When baking soda (sodium hydrogencarbonate) is mixed with lemon juice (citric acid), bubbles are produced due to the formation of carbon dioxide and other substances. It is a chemical change. Therefore, we cannot get back the original substances, i.e., lemon juice and baking soda.

Q.129 When the current is switched on through a wire, a compass needle kept nearby gets deflected from its north-south position. Explain.

Ans

The deflection of compass needle in north-south position indicates that as soon as current is switched on through a wire, a magnetic field develops around it. Due to this magnetic field, the wire acts like a magnet which has north and south poles. Formation of magnetic north and south poles deflects the compass needle in north-south position.

Q.130 When a candle burns, both physical and chemical changes take place. Identify these changes. Give another example of a familiar process in which both the chemical and physical changes take place.

Ans

When a candle burns, both physical and chemical changes take place.When we burn a candle, the wax melts which can be converted back into solid wax on cooling. This shows that melting of wax is a physical change. Burning of a candle also produces light along with some gases like carbon dioxide. Hence, burning of the wick of a candle is a chemical change.
Cooking food is another example in which both physical and chemical changes take place.
Physical change: appearance of ingredients
Chemical change: new substances are formed

Q.131 Which of the following are not correct?
(i) The basic unit of time is second.
(ii) Every object moves with a constant speed.
(iii) Distances between two cities are measured in kilometres.
(iv) The time period of a given pendulum is constant.
(v) The speed of a train is expressed in m/h.

Ans

Following statements are not correct:

(ii) Every object moves with a constant speed.

(v) The speed of a train is expressed in m/h.

Q.132 Will the compass needle show deflection when the switch in the circuit shown by Fig.14.24 is closed?

Ans

Yes, compass needle will show deflection when switch is closed in the given circuit.

Q.133 How would you show that setting of curd is a chemical change?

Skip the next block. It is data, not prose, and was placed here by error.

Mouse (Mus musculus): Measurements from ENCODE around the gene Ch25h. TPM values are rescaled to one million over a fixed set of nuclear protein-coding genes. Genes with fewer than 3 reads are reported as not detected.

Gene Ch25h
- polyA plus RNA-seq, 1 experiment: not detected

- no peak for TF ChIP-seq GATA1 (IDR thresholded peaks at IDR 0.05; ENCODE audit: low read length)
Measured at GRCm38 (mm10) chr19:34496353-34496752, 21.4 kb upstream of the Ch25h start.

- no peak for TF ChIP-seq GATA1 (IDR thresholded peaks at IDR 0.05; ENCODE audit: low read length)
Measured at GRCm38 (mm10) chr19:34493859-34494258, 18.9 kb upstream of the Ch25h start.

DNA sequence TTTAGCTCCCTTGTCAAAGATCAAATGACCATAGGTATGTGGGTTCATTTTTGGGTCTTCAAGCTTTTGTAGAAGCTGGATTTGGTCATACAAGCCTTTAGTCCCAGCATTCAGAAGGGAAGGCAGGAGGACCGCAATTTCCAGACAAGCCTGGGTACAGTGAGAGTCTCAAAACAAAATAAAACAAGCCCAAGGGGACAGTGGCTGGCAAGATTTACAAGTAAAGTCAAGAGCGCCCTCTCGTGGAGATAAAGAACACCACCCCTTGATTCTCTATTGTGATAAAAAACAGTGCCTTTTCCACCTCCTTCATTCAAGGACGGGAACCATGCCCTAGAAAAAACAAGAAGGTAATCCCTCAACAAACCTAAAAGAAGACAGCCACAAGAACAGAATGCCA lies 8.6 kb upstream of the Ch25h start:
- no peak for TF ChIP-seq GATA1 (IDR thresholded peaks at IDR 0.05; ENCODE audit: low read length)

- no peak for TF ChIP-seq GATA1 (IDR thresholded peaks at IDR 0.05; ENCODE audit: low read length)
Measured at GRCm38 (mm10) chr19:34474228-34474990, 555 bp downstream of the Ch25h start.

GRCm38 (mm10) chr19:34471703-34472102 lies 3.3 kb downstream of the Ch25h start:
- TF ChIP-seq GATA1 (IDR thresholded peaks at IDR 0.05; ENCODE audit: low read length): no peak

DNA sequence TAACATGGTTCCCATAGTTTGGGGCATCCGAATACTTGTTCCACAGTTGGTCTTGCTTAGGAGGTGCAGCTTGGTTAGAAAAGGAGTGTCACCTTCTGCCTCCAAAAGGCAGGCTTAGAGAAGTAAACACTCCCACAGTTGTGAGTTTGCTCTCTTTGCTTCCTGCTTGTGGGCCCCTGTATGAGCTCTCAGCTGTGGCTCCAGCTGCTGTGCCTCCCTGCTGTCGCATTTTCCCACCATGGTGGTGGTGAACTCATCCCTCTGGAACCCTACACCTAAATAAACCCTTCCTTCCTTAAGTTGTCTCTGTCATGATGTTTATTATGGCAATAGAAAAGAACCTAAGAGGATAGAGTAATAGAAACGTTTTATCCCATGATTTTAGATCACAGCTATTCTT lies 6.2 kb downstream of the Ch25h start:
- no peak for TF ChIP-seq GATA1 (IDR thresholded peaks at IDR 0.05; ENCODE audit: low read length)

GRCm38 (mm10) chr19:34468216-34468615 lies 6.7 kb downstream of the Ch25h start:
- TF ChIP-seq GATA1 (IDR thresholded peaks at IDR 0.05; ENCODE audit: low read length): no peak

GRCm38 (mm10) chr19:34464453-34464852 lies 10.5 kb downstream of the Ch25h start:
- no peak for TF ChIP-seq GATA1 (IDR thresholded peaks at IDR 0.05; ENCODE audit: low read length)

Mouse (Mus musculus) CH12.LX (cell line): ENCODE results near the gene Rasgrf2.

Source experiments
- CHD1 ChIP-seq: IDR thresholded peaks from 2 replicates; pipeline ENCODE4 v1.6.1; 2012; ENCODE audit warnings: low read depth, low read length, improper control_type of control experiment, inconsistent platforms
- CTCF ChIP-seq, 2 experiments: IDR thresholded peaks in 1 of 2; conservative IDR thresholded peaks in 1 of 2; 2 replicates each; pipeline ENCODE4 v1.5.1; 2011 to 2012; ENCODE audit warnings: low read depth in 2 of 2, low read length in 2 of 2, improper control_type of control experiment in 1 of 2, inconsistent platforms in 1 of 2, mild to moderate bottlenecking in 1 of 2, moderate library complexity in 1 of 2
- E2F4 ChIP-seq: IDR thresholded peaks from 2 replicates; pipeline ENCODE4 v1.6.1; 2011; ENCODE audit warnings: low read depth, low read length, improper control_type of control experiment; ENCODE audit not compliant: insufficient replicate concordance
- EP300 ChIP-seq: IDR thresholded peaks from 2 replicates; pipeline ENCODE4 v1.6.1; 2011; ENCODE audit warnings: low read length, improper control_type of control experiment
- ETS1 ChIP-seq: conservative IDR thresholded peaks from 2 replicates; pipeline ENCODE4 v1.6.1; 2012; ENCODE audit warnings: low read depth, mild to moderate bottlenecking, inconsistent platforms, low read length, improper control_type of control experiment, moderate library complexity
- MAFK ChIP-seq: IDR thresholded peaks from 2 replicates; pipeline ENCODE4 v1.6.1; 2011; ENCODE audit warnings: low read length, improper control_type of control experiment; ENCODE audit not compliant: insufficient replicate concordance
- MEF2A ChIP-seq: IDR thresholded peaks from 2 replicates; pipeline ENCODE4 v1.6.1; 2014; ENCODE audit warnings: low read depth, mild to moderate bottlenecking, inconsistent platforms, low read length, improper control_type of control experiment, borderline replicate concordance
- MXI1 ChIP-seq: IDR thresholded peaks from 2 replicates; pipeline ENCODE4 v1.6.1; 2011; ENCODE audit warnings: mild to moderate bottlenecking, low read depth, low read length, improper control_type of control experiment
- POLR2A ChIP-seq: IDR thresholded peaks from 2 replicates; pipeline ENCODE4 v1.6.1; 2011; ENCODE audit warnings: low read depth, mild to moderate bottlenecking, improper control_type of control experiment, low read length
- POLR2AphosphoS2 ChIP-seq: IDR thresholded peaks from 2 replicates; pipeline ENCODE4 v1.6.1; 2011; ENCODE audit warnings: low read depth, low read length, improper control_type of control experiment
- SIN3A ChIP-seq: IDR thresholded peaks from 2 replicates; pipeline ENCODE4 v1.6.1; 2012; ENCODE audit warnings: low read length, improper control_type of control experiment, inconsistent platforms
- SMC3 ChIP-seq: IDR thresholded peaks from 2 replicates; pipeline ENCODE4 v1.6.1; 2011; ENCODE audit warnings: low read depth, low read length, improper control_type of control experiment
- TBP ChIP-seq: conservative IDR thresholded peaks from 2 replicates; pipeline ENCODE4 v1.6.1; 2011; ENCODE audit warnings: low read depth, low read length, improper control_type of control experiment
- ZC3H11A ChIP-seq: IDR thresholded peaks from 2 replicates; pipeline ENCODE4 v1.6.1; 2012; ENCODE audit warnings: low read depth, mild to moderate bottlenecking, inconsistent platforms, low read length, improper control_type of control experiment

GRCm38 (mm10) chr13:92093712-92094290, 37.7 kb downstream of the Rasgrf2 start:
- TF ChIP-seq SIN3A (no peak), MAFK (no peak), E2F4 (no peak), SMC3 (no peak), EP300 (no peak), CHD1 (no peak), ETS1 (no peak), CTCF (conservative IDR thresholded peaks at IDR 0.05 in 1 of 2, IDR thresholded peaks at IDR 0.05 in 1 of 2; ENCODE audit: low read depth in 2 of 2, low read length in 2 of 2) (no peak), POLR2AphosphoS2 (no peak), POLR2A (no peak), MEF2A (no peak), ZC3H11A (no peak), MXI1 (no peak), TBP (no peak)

Ans

Setting of curd is type of chemical change as new substance is formed which has different properties from milk. Once curd is formed, milk cannot be re-obtained from it.

Q.134 A simple pendulum takes 32 s to complete 20 oscillations. What is the time period of the pendulum?

Ans

$\begin{array}{l}\text{Time period of a simple pendulum is the time taken to complete one oscillation.}\\ \text{The time period is given by,}\\ \text{Time period =}\frac{\text{Time taken}}{\text{Number of oscillations}}=\frac{32\mathrm{s}}{20}=1.6\mathrm{s}\end{array}$

Q.135 Fill the missing word in the blank spaces in the following statements:
(a) Wind is —————— air.
(b) Winds are generated due to —————— heating on the earth.
(c) Near the earth’s surface __________ air rises up whereas ___________ air comes down.
(d) Air moves from a region of ——— pressure to a region of ——— pressure.

Ans

(a) Wind is moving air.
(b) Winds are generated due to uneven heating on the earth.
(c) Near the earth’s surface hot air rises up whereas cool air comes down.
(d) Air moves from a region of high pressure to a region of low pressure.

Q.136 Explain why burning of wood and cutting it into small pieces are considered as two different types of changes.

Ans

Cutting of wood into small pieces is a physical change because no new substance is formed and only the shape and size of wood changes.When we burn wood, carbon dioxide along with some other new substances is formed. Therefore, burning of wood is a type of chemical change.

Q.137 Fill in the blanks:
(1) Longer line in the symbol for a cell represents its_________ terminal.
(2) The combination of two or more cells is called a___________.
(3) When current is switched ‘on’ in a room heater, it__________.
(4) The safety device based on the heating effect of electric current is called a_______.

Ans

(1) Longer line in the symbol for a cell represents its positive terminal.
(2) The combination of two or more cells is called a battery.
(3) When current is switched ‘on’ in a room heater, it produces heat.
(4) The safety device based on the heating effect of electric current is called a electric fuse.

Q.138 The distance between two stations is 240 km. A train takes 4 hours to cover this distance. Calculate the speed of the train.

Ans

$\begin{array}{l}\text{Distance travelled = 240 km}\\ \text{Time taken = 4 hours}\\ \text{Let the speed of the train be x km/h}\\ \text{Speed =}\frac{\mathrm{distance}}{\text{time taken}}\\ \therefore \text{speed of train =}\frac{240\text{km}}{4\text{h}}=\text{60 km/h}\end{array}$

Q.139 Describe how crystals of copper sulphate are prepared.

Ans

Crystal of copper sulphate is obtained by the process of crystallisation. For the preparation of crystals of copper sulphate take some water in a beaker and add a few drops of dilute sulphuric acid. Heat the water. When it starts boiling add copper sulphate powder slowly while stirring continuously. Continue adding copper sulphate powder till it stops dissolving. Filter the solution into a china dish and allow it to cool. Do not disturb the solution while it cools. Slowly, the crystals of copper sulphate separate out.

Q.140 Explain how painting of an iron gate prevents it from rusting.

Ans

The presence of both oxygen (air) and water (moisture) is essential for rusting to take place.When an iron gate is painted, oxygen and water do not come in contact with iron. Hence, rusting is prevented.

Q.141 Mark ‘T’ if the statement is true and ‘F’ if it is false: